Is Miami’s luxury condo market in a bubble? Some will tell you it’s a stupid question to ask; that of course the market isn’t in a bubble; that the market has taken precautions this time around. But according to Jack McCabe, a Florida-based real estate analyst with McCabe Research and Consulting, those people are wrong. His answer to the “stupid” question is “yes,” according to Housing News Report.
During the buildup to the mortgage crisis in 2007, McCabe was ahead of the collapse, predicting the downturn. And looking at Miami’s luxury condo market today, he notices a few similarities – namely, a hoarding of inventory.
According to a new report from Douglas Elliman, in the second quarter of 2016, Miami’s luxury condo supply increased 78.3 percent year-over-year and average sales price increased 12.7 percent to $1.8 million. Alone, those figures suggest a radical jump in demand. However, that’s just not the case. Sales were down 13.5 percent over the same period and days on market more than doubled since Q2 2015, rising from 51 to 104.
“In the upper-end condo market, we are in the ninth inning,” McCabe said. “Sales numbers are dropping, prices are flattening, and we are starting to see the return of concessions by developers in the market such as private jet services spur sales.”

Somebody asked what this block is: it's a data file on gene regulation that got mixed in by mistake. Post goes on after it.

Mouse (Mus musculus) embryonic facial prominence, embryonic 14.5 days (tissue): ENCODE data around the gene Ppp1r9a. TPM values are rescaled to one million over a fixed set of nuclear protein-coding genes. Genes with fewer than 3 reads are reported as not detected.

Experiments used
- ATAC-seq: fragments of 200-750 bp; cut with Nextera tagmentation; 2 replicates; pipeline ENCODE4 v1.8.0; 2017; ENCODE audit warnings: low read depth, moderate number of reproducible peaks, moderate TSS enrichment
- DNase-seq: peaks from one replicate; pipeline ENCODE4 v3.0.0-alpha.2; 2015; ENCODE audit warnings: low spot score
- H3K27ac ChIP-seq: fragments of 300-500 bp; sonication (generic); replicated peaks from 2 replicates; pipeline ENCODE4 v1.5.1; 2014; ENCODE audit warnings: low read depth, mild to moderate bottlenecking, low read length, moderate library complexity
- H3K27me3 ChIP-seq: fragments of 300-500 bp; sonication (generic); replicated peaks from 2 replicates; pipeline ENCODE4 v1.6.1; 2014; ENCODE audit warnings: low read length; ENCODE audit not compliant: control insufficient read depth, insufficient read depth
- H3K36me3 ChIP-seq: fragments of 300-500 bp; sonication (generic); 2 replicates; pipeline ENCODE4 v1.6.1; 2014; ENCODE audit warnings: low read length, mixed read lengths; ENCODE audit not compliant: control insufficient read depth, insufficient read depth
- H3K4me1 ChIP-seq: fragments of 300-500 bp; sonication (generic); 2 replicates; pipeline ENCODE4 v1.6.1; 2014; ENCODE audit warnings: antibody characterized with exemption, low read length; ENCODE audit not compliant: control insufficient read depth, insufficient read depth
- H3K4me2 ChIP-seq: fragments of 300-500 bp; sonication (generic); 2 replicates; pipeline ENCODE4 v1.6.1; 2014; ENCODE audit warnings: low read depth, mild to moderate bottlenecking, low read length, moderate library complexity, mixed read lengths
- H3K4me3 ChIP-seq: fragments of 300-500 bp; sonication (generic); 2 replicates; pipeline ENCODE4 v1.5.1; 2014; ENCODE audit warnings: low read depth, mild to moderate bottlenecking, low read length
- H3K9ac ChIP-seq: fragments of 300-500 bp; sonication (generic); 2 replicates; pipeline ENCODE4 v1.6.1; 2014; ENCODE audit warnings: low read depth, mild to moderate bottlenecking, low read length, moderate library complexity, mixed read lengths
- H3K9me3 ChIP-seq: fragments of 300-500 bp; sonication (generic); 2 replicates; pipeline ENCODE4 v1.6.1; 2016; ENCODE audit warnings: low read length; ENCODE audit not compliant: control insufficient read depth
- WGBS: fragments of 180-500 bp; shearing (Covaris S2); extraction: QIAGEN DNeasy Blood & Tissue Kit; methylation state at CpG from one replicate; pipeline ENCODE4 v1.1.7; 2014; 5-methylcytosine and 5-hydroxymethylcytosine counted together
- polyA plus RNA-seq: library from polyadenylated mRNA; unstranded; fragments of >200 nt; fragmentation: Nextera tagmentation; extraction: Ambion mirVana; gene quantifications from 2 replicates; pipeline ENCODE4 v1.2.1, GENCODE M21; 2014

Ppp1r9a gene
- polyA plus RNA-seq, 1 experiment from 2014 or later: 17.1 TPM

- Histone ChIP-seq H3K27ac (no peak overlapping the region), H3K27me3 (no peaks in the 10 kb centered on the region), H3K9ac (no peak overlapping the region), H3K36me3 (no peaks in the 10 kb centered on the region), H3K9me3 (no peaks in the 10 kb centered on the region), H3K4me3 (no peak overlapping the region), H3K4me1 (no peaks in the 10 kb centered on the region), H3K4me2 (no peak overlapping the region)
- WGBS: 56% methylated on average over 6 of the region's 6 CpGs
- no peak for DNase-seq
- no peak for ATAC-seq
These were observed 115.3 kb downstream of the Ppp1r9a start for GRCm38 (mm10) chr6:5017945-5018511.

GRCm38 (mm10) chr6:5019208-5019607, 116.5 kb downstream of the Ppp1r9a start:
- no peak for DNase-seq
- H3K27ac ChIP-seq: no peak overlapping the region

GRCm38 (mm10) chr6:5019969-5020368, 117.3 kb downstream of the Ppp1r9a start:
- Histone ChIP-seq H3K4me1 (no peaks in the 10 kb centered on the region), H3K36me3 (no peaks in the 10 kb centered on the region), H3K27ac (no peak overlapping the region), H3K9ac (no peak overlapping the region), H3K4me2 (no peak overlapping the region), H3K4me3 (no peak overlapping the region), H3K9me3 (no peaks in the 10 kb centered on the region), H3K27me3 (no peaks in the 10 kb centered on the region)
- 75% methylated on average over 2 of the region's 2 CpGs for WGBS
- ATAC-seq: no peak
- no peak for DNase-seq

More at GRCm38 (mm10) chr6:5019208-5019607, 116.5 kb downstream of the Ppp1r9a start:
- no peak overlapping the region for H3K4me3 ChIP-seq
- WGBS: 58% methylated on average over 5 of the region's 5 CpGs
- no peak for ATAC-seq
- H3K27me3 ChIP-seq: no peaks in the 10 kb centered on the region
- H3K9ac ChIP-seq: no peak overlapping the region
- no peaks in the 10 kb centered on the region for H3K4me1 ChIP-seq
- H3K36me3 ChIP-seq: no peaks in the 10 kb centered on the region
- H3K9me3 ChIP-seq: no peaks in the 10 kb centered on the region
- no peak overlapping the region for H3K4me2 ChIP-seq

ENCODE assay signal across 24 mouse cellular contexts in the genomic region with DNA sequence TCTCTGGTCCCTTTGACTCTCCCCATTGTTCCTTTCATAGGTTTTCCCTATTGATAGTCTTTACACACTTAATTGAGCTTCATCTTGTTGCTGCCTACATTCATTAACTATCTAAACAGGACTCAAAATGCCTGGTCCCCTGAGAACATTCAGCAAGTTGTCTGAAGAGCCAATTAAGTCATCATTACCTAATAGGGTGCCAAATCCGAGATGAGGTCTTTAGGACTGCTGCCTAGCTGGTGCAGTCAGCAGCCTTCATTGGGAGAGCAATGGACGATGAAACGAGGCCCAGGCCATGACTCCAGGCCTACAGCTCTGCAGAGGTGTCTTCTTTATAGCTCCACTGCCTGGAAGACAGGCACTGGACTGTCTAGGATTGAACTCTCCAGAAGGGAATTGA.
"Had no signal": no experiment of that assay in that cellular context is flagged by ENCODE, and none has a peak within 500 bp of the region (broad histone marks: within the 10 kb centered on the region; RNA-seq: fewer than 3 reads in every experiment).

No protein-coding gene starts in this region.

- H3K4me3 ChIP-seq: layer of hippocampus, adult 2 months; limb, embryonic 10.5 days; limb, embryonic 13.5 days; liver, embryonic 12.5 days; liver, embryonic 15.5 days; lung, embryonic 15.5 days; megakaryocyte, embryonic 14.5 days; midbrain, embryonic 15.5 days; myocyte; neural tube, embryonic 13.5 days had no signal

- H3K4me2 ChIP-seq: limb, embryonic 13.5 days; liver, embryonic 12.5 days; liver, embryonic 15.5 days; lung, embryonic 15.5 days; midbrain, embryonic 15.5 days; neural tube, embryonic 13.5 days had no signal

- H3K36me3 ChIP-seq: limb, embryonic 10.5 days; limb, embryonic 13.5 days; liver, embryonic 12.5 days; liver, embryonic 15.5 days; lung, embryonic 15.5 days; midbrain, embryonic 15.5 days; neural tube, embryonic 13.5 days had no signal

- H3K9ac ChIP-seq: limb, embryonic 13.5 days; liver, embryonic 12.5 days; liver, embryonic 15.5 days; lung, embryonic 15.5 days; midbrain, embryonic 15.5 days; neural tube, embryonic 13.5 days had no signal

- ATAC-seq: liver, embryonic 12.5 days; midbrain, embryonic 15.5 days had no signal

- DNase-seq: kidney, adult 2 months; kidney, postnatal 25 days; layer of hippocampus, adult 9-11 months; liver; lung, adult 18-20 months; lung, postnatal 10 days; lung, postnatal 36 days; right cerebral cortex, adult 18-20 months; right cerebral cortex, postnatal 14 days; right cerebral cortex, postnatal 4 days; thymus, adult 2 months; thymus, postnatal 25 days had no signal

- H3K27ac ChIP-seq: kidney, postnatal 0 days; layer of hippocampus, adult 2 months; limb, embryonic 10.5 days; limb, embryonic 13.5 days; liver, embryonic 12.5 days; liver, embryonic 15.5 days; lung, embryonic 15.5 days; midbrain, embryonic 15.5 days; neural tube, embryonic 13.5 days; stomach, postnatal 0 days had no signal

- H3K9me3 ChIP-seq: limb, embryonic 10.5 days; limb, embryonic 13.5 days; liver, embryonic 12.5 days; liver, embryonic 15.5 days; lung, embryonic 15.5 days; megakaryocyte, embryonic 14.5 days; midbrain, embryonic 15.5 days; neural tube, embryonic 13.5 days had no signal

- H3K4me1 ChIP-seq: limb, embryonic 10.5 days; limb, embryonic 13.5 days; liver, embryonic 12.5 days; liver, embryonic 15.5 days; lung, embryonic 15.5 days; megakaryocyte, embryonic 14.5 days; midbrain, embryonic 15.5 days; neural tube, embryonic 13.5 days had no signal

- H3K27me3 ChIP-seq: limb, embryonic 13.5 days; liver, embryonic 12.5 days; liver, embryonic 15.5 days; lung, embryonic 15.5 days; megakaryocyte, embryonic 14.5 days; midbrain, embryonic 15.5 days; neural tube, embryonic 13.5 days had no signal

The big difference this time around
But one difference McCabe sees between Miami’s market today and the nation’s market leading up to the housing crisis is that the global economy is already in recession. Instead of the U.S.’s economic problems tainting global markets, this time it will be the reverse.
“This time, the global recession is going to cause a U.S. recession,” he explained. “Here in Miami, 70 percent of the sales are to foreign nationals, most of which pay with cash. Only 10 to 15 percent of home buyers are Floridians.”
International sales volume was down in 2015, according to the National Association of Realtors foreign homebuyers report, and McCabe’s worry is that the lost capital in Miami will see the city’s luxury condo market continue to inflate and then pop.
“South Florida is in a big bubble for high-end condos,” he warned. “We are at the end of the expansion phase and entering the hyper-supply phase, especially in condos.”